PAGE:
The WordPress visual editor is a useful tool that gives you an idea of how your content will look once published. It’s equipped with features to help streamline the process of creating and formatting content for your site. However, while the visual editor is a valuable tool, it does have its limitations.
This article will show you how to get the most out of the WordPress visual editor, and point out some plugins and CSS tweaks that can further improve its functionality.
1. Make the Most of the Standard Visual Editor
Let’s start with the basics. If you already know the standard visual editor back to front, you can skip ahead and learn how to add custom functionality.
Visual Editor Vs. Text Editor
The WordPress edit screen is equipped with both visual and text editors. The text editor shows you raw text with HTML markup, making the text completely customizable if you’re comfortable with HTML:
Within the text editor itself, you can directly manipulate images and other media as an alternative to using the Add Media button.
The visual editor is a kind of What You See Is What You Get (WYSIWYG) editor. It gives you a much a better idea of what your content will look like once published, by applying text formatting and displaying images inside the editor. However, by default it doesn’t show you exactly how a page or post will look within your particular theme, nor things such as post width, text style, and hyperlink color.
Whether you are editing in the visual editor or the text editor, you are always editing the same block of content, just viewing it differently. Changes you make within the visual editor will change the HTML markup of your post, you simply don’t see the those tags in the visual editor as you do in the text editor.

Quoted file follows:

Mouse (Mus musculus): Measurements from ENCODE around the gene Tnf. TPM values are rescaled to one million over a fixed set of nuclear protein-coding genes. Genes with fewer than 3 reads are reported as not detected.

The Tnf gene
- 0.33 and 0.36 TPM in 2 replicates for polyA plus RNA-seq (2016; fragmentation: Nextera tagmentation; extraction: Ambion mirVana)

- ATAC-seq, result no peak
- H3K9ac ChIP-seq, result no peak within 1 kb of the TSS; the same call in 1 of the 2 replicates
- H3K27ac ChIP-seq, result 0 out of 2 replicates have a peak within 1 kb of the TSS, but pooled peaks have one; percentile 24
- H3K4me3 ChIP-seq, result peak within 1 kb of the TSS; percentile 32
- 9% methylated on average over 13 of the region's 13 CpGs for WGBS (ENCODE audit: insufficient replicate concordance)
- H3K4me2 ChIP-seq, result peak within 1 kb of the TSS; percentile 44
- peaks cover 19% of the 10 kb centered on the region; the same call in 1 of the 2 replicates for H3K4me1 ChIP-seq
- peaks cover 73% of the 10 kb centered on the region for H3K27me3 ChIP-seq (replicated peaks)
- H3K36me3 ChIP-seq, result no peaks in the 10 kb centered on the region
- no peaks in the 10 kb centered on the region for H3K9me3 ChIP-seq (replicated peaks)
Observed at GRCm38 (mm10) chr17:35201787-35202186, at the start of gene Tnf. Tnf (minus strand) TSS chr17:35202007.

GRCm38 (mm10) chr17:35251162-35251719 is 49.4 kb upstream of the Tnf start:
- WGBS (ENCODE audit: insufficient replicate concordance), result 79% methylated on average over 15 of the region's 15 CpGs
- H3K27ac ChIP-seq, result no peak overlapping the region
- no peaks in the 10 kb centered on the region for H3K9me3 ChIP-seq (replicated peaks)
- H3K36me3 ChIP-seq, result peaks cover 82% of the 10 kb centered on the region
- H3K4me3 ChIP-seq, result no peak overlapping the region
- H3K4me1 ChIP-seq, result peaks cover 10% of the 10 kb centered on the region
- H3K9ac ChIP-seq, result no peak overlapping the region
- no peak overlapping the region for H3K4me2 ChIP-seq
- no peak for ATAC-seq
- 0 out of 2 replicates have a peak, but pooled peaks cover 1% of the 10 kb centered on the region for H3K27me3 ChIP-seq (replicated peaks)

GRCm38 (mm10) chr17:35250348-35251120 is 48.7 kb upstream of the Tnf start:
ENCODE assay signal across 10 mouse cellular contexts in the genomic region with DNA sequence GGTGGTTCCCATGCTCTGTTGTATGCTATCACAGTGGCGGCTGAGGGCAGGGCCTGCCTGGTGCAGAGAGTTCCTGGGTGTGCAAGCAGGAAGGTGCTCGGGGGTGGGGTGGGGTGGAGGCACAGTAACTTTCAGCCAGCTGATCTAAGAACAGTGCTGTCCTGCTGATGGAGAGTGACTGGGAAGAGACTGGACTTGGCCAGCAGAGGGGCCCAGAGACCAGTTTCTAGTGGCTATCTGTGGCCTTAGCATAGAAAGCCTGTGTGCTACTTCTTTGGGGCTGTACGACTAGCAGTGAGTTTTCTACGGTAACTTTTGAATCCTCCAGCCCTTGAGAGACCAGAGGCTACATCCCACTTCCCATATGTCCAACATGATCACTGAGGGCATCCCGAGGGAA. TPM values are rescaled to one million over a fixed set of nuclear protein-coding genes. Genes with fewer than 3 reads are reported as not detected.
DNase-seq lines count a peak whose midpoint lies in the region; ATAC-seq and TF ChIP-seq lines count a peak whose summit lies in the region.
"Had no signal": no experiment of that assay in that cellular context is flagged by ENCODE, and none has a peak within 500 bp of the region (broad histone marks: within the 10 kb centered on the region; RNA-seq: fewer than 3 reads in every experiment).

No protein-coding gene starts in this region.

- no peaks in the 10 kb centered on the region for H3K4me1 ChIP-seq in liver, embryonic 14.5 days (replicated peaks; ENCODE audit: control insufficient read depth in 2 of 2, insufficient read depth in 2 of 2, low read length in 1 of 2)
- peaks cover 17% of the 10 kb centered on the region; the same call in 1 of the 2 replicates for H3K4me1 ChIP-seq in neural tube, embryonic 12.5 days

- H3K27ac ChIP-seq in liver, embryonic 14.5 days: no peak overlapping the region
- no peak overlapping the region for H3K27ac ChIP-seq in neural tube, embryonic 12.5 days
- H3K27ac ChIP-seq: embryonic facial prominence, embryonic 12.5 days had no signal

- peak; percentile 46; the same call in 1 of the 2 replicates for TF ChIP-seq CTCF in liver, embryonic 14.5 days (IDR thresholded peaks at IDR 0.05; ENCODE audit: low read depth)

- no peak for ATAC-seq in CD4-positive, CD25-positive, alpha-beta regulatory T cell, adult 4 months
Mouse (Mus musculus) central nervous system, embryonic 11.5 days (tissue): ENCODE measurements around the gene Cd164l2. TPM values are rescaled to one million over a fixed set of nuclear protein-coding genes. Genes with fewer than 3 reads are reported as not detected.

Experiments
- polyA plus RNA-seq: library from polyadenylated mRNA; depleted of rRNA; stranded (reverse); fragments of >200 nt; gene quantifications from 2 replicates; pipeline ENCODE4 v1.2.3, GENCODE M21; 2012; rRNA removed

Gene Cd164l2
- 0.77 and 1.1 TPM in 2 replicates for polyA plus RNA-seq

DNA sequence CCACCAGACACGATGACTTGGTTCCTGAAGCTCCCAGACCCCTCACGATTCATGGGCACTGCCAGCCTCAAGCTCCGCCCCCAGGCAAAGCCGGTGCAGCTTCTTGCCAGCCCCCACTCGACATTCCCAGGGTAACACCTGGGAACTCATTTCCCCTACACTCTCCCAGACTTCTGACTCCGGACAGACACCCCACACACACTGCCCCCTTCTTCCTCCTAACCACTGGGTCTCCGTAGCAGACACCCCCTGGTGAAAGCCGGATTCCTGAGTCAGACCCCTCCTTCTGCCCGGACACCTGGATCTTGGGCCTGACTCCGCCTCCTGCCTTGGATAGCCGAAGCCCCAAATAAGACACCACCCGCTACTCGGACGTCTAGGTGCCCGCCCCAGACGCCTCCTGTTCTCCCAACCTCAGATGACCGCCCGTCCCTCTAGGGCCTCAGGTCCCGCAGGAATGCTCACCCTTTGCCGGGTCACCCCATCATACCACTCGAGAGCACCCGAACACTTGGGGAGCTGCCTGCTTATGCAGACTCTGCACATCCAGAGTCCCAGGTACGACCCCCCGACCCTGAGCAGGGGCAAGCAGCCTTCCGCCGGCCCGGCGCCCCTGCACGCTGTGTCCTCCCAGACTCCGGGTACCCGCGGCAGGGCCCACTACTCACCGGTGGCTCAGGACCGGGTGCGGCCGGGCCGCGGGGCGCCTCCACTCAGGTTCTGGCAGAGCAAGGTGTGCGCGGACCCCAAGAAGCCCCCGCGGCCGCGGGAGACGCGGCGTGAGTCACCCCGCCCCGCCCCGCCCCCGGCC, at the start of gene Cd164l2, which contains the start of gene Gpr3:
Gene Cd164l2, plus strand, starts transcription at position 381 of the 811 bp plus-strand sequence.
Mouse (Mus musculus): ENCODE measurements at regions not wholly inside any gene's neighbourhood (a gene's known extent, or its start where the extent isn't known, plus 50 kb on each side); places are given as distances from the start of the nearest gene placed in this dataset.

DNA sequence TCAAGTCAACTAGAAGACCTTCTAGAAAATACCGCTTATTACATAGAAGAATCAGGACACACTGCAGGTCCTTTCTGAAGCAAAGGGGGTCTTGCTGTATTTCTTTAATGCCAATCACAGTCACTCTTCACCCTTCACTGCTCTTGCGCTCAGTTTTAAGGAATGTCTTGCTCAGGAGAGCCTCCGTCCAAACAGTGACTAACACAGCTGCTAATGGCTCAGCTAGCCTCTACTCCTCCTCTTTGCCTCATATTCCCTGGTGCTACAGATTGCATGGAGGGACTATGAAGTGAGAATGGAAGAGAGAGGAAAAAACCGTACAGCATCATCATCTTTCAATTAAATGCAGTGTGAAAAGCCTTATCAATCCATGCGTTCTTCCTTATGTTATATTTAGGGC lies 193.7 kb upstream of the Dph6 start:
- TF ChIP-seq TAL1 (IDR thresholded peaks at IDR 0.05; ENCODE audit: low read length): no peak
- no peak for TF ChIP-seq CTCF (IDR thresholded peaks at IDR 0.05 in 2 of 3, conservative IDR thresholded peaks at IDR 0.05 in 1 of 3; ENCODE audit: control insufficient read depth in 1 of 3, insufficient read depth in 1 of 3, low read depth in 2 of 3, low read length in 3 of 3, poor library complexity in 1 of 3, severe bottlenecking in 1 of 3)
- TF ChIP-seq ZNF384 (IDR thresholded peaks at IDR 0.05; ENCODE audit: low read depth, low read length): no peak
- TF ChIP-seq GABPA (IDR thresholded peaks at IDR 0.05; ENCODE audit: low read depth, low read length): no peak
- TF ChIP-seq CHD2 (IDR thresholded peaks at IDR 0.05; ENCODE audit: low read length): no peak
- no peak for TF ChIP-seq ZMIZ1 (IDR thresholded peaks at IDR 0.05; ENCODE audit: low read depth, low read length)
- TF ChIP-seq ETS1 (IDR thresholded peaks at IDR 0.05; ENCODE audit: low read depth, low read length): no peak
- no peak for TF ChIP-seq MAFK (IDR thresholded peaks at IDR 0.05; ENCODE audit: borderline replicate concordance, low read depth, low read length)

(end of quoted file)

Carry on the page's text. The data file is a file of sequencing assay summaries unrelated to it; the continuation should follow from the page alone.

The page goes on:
Since changes are occurring regardless of the editor you use, you can switch back and forth between them throughout the content creation process. Changing from the visual to the text editor (or vice versa) is as simple as clicking the appropriate tab in the upper right corner of the post editor:
By default, the visual editor displays one row of buttons. In order to display the second row you can hit the Toolbar Toggle icon, often referred to as the Kitchen Sink button. Each button in the toolbar shows an icon, but you can reveal a handy tooltip by hovering over it:
While the functions of most of the buttons are self-explanatory, others are less intuitive. Let’s take a look at the buttons you may not be familiar with.
The Blockquote button is used to display quoted text. The way this is actually displayed in the front end will depend on your theme. For example, this is how a blockquote looks by default in Divi’s front end:
Other themes might use a full color box or large quotation marks. It’s best to check that you like the look of the blockquote style before hitting publish. If you’re not happy with the way your blockquotes look, they can be customized. For more information on customizing blockquotes you can check out this post from our blog.
Insert Read More Tag
This button inserts a horizontal line as shown in the image below:
The Read More line is not rendered on the site front end when you publish the post. It simply controls the length of the excerpt that is shown in your post feed, and will stop wherever you place the line.